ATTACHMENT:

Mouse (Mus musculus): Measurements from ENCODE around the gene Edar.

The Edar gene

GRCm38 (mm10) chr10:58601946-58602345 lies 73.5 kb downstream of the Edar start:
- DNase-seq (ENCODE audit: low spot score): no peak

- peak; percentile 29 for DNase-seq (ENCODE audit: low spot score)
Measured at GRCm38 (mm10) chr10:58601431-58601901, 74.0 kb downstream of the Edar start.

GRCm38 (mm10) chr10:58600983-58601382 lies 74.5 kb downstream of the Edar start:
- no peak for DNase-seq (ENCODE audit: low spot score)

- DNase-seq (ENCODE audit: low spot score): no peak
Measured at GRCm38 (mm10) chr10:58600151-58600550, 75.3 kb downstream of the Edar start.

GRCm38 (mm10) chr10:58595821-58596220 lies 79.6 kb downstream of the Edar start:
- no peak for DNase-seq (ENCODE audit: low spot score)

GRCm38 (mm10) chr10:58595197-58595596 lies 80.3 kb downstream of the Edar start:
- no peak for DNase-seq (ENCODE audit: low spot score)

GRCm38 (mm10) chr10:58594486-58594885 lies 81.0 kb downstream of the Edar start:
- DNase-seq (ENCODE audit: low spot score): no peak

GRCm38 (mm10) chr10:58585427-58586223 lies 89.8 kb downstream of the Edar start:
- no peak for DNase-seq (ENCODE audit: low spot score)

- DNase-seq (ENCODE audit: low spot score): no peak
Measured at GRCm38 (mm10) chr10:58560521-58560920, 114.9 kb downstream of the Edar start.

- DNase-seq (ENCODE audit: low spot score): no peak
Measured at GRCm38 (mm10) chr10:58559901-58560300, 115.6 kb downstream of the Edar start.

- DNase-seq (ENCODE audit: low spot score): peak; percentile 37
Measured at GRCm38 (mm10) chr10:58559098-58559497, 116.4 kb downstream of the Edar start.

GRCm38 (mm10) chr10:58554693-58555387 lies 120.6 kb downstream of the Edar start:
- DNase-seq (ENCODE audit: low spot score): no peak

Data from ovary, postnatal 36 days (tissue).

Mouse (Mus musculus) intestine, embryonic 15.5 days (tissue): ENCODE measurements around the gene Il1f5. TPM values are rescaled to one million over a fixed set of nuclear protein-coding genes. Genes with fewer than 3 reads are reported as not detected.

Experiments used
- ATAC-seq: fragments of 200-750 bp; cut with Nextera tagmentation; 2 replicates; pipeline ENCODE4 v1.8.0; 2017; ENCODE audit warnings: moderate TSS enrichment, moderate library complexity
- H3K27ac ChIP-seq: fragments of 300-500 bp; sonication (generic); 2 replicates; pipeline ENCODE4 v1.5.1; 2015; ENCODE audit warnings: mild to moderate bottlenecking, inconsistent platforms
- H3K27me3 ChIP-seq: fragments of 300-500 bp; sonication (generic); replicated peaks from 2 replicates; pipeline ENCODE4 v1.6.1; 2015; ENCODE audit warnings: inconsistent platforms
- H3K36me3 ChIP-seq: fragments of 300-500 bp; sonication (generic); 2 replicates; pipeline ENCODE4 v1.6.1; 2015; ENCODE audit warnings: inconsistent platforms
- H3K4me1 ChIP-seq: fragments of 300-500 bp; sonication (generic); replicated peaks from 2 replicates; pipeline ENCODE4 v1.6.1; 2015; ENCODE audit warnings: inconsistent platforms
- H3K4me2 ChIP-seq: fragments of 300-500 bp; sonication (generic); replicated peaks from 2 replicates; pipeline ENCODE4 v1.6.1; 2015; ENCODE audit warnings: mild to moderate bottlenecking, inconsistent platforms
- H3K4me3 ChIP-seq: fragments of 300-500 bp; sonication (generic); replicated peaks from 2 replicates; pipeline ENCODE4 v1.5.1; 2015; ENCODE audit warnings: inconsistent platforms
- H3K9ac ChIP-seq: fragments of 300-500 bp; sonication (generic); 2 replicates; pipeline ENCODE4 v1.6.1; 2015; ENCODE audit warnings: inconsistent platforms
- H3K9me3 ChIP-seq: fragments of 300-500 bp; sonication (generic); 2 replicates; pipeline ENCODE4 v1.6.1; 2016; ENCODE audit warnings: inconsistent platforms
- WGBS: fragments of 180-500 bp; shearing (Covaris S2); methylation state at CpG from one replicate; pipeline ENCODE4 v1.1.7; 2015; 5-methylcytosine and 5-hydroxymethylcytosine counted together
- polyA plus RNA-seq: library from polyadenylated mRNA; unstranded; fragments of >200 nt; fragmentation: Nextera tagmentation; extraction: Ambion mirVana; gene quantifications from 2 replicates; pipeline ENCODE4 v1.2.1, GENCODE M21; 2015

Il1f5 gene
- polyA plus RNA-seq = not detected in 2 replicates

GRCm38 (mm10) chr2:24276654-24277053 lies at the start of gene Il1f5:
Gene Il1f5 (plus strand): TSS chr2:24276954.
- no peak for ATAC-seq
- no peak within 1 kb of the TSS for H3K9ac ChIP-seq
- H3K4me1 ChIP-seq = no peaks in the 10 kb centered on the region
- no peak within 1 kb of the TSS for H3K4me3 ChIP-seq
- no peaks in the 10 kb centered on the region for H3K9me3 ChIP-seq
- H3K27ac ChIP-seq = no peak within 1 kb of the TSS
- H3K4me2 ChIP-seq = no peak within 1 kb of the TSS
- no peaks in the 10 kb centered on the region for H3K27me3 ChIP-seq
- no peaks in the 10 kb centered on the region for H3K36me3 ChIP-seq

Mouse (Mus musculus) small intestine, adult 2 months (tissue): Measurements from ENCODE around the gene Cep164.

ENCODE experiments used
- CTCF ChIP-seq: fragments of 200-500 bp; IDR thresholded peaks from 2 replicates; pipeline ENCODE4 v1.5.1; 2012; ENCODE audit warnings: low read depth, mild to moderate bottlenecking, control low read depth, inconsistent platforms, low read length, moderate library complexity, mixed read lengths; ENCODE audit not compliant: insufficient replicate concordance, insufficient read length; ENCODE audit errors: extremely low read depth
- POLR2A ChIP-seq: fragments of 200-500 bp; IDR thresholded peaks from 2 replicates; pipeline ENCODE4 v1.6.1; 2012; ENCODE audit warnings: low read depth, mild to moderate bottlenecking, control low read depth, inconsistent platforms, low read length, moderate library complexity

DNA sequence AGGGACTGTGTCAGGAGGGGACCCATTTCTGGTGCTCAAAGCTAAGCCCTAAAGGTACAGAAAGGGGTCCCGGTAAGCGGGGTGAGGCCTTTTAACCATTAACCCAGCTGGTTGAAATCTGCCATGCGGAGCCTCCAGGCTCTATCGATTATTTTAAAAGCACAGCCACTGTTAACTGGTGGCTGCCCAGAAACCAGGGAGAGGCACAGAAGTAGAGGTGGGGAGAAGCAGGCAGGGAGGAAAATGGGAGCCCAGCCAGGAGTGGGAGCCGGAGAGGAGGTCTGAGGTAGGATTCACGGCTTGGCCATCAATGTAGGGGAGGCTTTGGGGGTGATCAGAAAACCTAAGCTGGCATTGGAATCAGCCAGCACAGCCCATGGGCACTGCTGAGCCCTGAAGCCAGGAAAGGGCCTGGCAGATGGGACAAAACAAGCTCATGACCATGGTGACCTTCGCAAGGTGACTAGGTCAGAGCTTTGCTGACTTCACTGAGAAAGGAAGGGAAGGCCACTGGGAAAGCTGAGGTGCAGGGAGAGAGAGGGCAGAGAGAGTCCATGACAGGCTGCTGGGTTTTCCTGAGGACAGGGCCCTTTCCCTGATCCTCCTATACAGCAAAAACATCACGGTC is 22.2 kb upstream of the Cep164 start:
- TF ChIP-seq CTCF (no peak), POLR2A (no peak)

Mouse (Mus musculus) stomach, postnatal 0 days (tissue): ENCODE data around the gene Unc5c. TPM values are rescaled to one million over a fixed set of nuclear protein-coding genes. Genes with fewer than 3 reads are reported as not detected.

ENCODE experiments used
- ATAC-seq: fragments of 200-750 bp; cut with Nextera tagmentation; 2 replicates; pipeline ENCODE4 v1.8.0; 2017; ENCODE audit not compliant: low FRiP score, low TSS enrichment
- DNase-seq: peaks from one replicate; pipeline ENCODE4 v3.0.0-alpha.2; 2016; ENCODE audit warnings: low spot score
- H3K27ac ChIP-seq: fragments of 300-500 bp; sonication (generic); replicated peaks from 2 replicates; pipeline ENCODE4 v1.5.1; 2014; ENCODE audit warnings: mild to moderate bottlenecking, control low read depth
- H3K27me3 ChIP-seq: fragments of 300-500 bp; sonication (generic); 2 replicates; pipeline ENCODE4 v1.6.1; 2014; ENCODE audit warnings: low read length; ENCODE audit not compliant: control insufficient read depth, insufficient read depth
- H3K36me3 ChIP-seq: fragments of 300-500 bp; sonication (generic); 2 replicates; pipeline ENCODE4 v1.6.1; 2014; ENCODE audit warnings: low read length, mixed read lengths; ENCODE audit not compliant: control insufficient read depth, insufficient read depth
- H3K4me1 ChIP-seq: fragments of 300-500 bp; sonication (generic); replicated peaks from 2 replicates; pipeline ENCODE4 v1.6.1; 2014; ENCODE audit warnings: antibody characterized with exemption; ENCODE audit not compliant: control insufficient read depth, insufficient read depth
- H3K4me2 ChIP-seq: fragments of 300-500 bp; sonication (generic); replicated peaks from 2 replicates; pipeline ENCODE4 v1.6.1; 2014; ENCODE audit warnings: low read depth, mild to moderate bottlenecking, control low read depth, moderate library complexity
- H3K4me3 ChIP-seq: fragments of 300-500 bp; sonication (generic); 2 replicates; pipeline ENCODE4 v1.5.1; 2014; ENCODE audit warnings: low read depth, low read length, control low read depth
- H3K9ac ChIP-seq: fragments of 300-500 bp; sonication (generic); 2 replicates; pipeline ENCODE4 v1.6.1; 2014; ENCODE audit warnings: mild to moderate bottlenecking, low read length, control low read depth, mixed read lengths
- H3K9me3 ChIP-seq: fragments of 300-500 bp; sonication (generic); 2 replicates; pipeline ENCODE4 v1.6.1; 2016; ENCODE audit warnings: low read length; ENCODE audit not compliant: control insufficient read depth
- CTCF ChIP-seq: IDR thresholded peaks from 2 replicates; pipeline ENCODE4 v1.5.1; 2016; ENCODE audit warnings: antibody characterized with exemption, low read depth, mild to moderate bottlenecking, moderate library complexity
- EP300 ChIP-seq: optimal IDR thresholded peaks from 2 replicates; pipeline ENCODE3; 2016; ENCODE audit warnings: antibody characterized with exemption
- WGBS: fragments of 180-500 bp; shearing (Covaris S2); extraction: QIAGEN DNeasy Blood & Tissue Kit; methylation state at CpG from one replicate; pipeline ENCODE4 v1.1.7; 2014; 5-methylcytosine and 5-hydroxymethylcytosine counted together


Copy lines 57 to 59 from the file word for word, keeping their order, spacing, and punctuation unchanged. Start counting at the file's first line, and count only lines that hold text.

- POLR2A ChIP-seq: fragments of 200-500 bp; IDR thresholded peaks from 2 replicates; pipeline ENCODE4 v1.6.1; 2012; ENCODE audit warnings: low read depth, mild to moderate bottlenecking, control low read depth, inconsistent platforms, low read length, moderate library complexity

DNA sequence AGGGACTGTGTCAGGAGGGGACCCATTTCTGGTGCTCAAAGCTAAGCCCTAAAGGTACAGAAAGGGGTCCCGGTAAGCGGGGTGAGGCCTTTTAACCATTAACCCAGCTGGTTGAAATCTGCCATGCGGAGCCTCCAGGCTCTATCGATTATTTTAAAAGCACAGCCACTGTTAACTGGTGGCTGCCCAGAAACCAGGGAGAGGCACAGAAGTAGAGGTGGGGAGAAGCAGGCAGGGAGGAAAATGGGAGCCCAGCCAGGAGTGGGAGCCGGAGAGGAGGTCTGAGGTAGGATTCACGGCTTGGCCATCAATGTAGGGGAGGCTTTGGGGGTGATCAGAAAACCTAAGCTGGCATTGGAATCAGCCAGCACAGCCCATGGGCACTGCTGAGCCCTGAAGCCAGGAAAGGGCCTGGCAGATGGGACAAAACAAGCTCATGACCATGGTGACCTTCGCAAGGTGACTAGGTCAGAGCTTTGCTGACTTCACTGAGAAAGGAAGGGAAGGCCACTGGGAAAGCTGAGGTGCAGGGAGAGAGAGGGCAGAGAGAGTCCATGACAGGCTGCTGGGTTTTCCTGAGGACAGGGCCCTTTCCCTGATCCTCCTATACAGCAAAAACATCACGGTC is 22.2 kb upstream of the Cep164 start:
- TF ChIP-seq CTCF (no peak), POLR2A (no peak)